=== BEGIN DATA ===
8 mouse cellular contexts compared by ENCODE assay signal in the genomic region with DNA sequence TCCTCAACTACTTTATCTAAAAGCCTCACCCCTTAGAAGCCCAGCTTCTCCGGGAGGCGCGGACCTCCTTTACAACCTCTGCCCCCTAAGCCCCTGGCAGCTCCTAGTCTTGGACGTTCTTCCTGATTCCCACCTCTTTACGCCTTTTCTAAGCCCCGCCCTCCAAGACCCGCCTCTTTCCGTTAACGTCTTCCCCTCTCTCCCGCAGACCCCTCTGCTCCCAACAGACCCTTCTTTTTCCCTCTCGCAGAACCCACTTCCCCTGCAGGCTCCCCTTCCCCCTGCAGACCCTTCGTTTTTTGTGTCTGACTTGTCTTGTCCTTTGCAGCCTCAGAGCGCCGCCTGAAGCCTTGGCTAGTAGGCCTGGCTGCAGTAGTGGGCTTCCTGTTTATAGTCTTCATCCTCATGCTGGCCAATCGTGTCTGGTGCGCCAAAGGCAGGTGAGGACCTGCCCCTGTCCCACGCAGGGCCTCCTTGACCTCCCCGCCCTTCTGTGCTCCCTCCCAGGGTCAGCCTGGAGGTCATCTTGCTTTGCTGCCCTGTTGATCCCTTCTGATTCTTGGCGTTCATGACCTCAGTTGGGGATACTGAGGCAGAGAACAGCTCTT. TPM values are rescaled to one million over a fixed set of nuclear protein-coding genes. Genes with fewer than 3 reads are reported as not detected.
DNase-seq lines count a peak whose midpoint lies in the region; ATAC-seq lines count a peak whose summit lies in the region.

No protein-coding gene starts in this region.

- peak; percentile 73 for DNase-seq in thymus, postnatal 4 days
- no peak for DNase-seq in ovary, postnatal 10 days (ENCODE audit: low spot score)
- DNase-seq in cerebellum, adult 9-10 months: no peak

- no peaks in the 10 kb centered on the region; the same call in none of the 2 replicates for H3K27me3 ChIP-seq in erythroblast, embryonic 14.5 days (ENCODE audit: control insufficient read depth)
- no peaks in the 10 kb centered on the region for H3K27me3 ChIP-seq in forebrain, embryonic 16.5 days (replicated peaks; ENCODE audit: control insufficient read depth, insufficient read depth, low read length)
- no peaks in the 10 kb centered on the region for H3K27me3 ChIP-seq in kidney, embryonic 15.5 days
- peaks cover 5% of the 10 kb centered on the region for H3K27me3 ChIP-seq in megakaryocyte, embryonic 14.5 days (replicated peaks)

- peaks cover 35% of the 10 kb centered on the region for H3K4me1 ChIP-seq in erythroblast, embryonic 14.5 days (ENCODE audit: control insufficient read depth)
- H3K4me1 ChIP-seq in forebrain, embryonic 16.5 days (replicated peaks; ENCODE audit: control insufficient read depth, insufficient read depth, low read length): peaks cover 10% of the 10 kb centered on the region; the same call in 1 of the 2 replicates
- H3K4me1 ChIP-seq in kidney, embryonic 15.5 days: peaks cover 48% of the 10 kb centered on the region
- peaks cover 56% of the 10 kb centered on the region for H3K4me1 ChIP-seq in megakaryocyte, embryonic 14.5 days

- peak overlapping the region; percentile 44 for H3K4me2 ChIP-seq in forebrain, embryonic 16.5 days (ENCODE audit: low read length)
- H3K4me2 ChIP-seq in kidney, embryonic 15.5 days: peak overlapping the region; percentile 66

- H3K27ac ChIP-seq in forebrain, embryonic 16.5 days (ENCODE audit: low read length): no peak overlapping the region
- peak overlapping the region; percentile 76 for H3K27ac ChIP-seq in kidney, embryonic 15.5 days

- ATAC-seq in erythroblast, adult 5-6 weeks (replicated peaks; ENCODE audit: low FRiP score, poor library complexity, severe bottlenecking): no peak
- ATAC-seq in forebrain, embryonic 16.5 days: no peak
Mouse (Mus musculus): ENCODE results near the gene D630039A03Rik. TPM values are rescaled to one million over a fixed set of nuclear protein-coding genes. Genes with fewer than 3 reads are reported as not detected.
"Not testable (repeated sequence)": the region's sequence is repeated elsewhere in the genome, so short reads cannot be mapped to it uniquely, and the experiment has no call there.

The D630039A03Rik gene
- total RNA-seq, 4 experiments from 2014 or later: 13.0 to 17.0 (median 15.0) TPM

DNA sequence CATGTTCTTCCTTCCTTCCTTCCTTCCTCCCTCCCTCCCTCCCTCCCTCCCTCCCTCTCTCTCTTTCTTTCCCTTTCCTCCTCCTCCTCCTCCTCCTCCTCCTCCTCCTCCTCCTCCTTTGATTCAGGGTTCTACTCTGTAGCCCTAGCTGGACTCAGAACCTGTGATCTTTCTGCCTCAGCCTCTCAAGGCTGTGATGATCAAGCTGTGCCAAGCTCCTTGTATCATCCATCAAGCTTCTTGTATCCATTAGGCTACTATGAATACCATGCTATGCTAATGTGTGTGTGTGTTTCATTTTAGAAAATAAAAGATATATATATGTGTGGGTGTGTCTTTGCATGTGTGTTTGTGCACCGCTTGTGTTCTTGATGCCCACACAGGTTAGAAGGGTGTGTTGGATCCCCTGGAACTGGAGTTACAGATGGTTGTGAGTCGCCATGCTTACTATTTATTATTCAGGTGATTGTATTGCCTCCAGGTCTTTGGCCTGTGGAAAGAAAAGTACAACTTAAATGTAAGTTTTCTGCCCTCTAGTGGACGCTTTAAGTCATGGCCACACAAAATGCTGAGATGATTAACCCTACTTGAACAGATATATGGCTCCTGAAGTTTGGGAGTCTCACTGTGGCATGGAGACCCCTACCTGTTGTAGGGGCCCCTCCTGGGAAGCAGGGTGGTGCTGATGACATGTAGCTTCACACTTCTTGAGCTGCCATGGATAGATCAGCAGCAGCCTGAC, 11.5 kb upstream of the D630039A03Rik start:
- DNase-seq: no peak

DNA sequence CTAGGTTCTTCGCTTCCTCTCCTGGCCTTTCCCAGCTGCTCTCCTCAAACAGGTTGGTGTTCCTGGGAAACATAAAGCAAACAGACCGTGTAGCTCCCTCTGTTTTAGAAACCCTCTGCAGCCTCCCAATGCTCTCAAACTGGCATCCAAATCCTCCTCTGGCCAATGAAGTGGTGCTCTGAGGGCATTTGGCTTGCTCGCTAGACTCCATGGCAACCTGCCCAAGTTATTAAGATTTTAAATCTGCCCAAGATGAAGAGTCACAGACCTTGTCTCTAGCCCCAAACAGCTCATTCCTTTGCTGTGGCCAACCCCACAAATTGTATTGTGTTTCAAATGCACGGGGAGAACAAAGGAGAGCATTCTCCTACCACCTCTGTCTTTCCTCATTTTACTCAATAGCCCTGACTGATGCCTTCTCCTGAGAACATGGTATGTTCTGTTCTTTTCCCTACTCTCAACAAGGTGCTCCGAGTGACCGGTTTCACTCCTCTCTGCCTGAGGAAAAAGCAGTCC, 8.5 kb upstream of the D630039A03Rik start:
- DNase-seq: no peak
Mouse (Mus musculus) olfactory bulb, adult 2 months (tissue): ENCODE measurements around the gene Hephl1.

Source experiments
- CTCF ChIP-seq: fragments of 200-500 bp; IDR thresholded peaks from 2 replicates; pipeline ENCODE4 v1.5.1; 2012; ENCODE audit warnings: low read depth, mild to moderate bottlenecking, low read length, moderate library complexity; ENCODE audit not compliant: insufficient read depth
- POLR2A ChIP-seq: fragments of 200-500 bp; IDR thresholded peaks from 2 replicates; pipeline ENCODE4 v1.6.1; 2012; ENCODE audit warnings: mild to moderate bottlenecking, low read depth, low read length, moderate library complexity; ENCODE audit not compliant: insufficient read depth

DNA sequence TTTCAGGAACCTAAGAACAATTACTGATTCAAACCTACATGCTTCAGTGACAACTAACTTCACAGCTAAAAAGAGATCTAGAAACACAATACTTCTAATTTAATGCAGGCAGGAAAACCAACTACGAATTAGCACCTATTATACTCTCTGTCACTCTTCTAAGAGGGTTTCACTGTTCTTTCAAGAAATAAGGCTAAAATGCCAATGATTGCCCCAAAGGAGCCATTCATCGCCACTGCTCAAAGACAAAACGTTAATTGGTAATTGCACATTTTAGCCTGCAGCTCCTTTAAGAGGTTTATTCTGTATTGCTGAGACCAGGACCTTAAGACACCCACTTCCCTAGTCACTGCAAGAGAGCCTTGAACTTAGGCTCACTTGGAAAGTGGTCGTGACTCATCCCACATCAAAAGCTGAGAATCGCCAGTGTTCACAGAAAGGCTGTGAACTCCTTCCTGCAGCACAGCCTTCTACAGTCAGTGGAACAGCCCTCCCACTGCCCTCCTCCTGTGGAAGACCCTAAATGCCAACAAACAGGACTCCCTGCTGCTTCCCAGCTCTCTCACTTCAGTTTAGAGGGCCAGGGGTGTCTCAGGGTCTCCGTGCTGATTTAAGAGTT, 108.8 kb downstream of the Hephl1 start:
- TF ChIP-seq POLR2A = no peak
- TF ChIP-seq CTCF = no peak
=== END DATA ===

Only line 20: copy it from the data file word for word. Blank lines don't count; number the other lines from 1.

- ATAC-seq in forebrain, embryonic 16.5 days: no peak